precursor

noun
pre·​cur·​sor | \ pri-ˈkər-sər How to pronounce precursor (audio) , ˈprē-ˌkər- How to pronounce precursor (audio) \

Definition of precursor

1a : one that precedes and indicates the approach of another
2 : a substance, cell, or cellular component from which another substance, cell, or cellular component is formed

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Other Words from precursor

precursory \ pri-​ˈkərs-​rē How to pronounce precursory (audio) , -​ˈkər-​sə-​ \ adjective

Choose the Right Synonym for precursor

forerunner, precursor, harbinger, herald mean one that goes before or announces the coming of another. forerunner is applicable to anything that serves as a sign or presage. the blockade was the forerunner of war precursor applies to a person or thing paving the way for the success or accomplishment of another. 18th century poets like Burns were precursors of the Romantics harbinger and herald both apply, chiefly figuratively, to one that proclaims or announces the coming or arrival of a notable event. their early victory was the harbinger of a winning season the herald of a new age in medicine

Precursor Has Latin Roots

With its prefix pre-, meaning "before", a precursor is literally a "forerunner", and in fact forerunner first appeared as the translation of the Latin praecursor. But the two words function a little differently today. A forerunner may simply come before another thing, but a precursor generally paves the way for something. So, for example, the Office of Strategic Services in World War II was the immediate precursor of today's Central Intelligence Agency, while the blues music of the 1930s and 1940s was only one of the precursors of the rock and roll of today.

Examples of precursor in a Sentence

18th-century lyric poets like Robert Burns were precursors of the Romantics a precursor of the modern eggplant

Recent Examples on the Web

An important precursor to Downton Abbey, Gosford Park was written by Julian Fellowes and Hollywood icon Robert Altman, who also directed. Amy Mackelden, Harper's BAZAAR, "Richard E. Grant's Oscar Nomination Is Long Overdue," 24 Feb. 2019 The young National Assembly chief, whom lawmakers chose to lead an interim presidency in a direct challenge to Mr. Maduro, has argued that political change would be a precursor to economic reforms to restore stability. Kejal Vyas, WSJ, "China Talks With Venezuela Opposition to Protect Investments," 12 Feb. 2019 Since the Hubble started tracking the storms, increased cloud activity has been a regular precursor to their appearance. Jill Kiedaisch, Popular Mechanics, "Hubble Observes Ice Giant Vortexes and Polar Storms on Neptune and Uranus," 9 Feb. 2019 The agreement required Syria to join the OPCW and declare all its chemical weapons and precursors, and there is growing frustration at Damascus' failure to satisfactorily answer all outstanding questions from the OPCW about its declaration. Fox News, "Watchdog says gaps in Syria's chemical weapons declaration," 3 Aug. 2018 Pressure to raise wages during expansions will inevitably be seen as precursors to insidious inflationary pressure. Patricia Cohen, BostonGlobe.com, "Paychecks lag as profits soar, and prices erode wage gains," 14 July 2018 Tuesday's complaint was filed by Republican Rep. Jay Barnes of Jefferson City, who served as chairman of the House committee that investigated Greitens as a precursor to possible impeachment. Jason Hancock, kansascity, "Top Pence aide Nick Ayers denies breaking the law while running Greitens campaign," 11 July 2018 At that point, his program aired on the Eastern Educational Network (a PBS precursor) and was called Misterogers’ Neighborhood. Maxwell King, Time, "Get an Exclusive Look Inside the First Full-Length Mister Rogers Biography," 1 June 2018 Edwardo Rodriguez, who was a deportation officer from 1996 to 2004 for the Immigration and Naturalization Service (Immigration and Customs Enforcement’s precursor), spoke at the panel. Silvia Foster-frau, San Antonio Express-News, "Organizations near and far take action against family separation," 1 June 2018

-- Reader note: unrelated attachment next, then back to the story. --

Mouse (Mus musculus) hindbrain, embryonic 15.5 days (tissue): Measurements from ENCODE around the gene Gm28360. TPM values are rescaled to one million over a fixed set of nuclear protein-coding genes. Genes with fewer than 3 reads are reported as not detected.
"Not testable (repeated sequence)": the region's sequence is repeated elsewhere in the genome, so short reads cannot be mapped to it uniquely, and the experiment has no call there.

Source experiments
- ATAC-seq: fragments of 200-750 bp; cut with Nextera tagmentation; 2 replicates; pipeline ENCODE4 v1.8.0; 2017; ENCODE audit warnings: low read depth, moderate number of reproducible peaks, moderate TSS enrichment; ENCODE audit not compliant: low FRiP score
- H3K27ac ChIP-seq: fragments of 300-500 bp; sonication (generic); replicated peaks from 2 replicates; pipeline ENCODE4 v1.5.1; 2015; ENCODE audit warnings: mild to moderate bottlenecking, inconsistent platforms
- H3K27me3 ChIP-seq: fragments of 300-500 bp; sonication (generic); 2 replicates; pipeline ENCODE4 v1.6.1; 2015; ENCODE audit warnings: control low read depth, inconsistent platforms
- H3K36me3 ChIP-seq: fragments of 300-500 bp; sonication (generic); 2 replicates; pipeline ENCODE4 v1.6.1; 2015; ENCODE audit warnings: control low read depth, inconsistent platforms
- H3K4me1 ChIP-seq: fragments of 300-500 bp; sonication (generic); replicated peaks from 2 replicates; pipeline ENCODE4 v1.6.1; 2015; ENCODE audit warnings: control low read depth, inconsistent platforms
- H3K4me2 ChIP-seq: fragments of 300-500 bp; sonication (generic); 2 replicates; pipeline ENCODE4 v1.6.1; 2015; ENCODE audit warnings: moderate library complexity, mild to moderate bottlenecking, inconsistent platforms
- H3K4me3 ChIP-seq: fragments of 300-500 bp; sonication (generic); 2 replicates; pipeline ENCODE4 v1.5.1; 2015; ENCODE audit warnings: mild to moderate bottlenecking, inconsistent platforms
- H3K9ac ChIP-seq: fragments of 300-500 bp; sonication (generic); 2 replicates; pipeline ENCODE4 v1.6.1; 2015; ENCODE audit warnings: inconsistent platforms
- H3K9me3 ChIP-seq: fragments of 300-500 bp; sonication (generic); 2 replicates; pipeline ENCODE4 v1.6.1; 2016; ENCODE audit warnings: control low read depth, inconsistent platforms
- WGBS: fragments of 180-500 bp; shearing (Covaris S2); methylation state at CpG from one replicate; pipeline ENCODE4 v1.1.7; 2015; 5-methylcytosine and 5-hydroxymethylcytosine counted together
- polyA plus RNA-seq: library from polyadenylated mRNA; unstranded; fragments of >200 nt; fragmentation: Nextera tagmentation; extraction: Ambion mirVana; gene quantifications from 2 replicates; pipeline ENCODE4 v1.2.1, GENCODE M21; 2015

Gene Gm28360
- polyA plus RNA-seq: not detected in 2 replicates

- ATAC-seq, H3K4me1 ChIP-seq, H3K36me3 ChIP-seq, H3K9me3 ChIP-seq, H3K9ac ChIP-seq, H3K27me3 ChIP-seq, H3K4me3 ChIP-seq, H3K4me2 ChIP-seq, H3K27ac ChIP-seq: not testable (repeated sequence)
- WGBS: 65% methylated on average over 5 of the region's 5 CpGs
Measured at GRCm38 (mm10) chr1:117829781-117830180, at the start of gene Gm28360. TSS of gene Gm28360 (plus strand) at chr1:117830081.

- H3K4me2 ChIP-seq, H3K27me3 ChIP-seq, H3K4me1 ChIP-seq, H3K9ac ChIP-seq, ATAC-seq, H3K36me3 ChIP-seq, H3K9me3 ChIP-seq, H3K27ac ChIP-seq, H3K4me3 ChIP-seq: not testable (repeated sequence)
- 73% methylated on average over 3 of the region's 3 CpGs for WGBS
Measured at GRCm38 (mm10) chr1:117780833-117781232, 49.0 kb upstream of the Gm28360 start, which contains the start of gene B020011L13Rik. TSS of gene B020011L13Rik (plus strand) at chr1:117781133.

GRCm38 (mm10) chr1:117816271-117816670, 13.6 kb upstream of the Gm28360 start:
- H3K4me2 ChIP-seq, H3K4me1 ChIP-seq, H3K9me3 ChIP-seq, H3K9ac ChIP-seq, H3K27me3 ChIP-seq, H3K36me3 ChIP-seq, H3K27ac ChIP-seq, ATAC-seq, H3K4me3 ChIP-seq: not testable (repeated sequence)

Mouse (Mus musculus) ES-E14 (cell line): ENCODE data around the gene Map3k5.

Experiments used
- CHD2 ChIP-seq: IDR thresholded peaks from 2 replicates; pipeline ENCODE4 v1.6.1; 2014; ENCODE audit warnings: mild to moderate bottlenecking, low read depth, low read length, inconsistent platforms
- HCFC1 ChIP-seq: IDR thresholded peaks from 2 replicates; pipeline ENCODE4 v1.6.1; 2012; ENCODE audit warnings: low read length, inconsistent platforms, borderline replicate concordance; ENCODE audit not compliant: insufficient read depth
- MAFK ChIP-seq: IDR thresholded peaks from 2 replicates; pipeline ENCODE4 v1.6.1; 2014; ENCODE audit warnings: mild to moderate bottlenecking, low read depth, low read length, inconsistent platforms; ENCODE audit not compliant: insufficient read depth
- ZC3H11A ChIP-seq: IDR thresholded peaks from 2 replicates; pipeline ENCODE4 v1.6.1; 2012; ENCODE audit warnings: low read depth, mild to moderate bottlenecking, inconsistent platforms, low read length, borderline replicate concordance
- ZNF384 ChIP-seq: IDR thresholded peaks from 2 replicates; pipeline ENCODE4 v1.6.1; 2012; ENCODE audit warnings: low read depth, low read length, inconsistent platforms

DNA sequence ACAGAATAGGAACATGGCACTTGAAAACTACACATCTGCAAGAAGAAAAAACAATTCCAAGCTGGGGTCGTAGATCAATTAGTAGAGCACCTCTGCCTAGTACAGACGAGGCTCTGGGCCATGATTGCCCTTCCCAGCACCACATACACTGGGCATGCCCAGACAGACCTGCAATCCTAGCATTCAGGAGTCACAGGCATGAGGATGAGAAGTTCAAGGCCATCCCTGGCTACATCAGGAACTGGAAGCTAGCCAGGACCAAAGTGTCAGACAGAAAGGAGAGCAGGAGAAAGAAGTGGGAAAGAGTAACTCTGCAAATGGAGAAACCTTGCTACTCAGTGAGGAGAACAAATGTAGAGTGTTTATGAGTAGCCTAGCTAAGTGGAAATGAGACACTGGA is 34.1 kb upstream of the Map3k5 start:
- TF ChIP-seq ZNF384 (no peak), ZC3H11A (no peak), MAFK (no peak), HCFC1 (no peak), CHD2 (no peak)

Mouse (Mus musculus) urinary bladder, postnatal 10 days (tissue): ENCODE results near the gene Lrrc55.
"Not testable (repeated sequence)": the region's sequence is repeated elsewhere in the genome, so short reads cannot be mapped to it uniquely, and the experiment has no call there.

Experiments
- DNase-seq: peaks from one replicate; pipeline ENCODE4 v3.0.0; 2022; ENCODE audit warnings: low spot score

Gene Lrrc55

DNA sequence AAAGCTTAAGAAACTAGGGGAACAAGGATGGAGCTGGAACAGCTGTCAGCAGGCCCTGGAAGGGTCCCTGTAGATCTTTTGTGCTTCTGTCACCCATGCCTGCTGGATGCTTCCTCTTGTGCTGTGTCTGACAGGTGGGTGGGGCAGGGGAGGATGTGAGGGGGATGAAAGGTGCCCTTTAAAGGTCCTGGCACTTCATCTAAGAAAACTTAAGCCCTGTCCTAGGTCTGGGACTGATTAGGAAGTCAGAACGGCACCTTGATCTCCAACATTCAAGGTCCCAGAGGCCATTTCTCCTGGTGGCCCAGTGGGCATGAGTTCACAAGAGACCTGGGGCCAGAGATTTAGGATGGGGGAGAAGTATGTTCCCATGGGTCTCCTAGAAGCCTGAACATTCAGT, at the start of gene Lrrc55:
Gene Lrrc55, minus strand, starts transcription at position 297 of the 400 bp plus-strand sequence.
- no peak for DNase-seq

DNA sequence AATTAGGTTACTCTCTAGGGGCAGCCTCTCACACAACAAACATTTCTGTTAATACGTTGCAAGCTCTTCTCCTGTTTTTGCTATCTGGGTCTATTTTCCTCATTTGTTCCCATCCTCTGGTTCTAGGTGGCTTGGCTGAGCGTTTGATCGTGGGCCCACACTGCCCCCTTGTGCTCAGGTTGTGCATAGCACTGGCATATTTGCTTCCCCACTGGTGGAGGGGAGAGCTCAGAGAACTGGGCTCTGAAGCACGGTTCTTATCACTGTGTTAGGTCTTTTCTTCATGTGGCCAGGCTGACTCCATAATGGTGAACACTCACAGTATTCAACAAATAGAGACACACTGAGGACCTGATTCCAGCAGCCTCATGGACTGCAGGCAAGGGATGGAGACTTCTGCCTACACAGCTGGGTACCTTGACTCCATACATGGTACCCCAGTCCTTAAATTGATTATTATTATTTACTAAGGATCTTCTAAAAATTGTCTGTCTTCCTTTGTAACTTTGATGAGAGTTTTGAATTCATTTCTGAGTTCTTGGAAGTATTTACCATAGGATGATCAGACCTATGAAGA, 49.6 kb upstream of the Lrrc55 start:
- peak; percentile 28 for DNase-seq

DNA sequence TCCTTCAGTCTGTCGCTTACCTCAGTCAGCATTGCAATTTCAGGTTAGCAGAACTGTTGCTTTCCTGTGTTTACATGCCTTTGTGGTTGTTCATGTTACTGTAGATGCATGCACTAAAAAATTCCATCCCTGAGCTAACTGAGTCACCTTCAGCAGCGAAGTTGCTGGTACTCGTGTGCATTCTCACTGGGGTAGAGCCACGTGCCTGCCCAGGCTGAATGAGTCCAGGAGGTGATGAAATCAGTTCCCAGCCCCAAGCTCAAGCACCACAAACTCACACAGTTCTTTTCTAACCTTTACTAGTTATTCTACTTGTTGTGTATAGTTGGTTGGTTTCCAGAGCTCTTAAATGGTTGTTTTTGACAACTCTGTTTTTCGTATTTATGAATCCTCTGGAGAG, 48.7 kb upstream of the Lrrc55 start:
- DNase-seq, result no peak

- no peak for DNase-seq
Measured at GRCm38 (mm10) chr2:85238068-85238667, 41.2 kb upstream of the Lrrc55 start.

These example sentences are selected automatically from various online news sources to reflect current usage of the word 'precursor.' Views expressed in the examples do not represent the opinion of Merriam-Webster or its editors. Send us feedback.

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First Known Use of precursor

15th century, in the meaning defined at sense 1a

History and Etymology for precursor

Middle English precursoure, from Latin praecursor, from praecurrere to run before, from prae- pre- + currere to run — more at current

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Dictionary Entries near precursor

precurrent

precurse

precursive

precursor

precut

precyst

pred

Statistics for precursor

Last Updated

17 Mar 2019

Look-up Popularity

Time Traveler for precursor

The first known use of precursor was in the 15th century

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More Definitions for precursor

precursor

noun

English Language Learners Definition of precursor

somewhat formal : something that comes before something else and that often leads to or influences its development

precursor

noun
pre·​cur·​sor | \ pri-ˈkər-sər How to pronounce precursor (audio) , ˈprē-ˌ How to pronounce precursor (audio) \

Medical Definition of precursor

1 : one that precedes and indicates the onset of another angina may be the precursor of a second infarction
2 : a substance, cell, or cellular component from which another substance, cell, or cellular component is formed especially by natural processes

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